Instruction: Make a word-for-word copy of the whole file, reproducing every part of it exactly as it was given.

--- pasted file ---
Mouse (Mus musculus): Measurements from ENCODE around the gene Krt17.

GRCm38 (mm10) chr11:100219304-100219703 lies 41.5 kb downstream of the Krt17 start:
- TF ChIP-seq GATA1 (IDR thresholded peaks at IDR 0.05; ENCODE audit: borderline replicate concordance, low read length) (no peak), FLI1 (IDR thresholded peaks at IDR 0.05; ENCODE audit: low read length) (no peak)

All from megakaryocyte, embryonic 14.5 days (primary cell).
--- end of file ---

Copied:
Mouse (Mus musculus): Measurements from ENCODE around the gene Krt17.

GRCm38 (mm10) chr11:100219304-100219703 lies 41.5 kb downstream of the Krt17 start:
- TF ChIP-seq GATA1 (IDR thresholded peaks at IDR 0.05; ENCODE audit: borderline replicate concordance, low read length) (no peak), FLI1 (IDR thresholded peaks at IDR 0.05; ENCODE audit: low read length) (no peak)

All from megakaryocyte, embryonic 14.5 days (primary cell).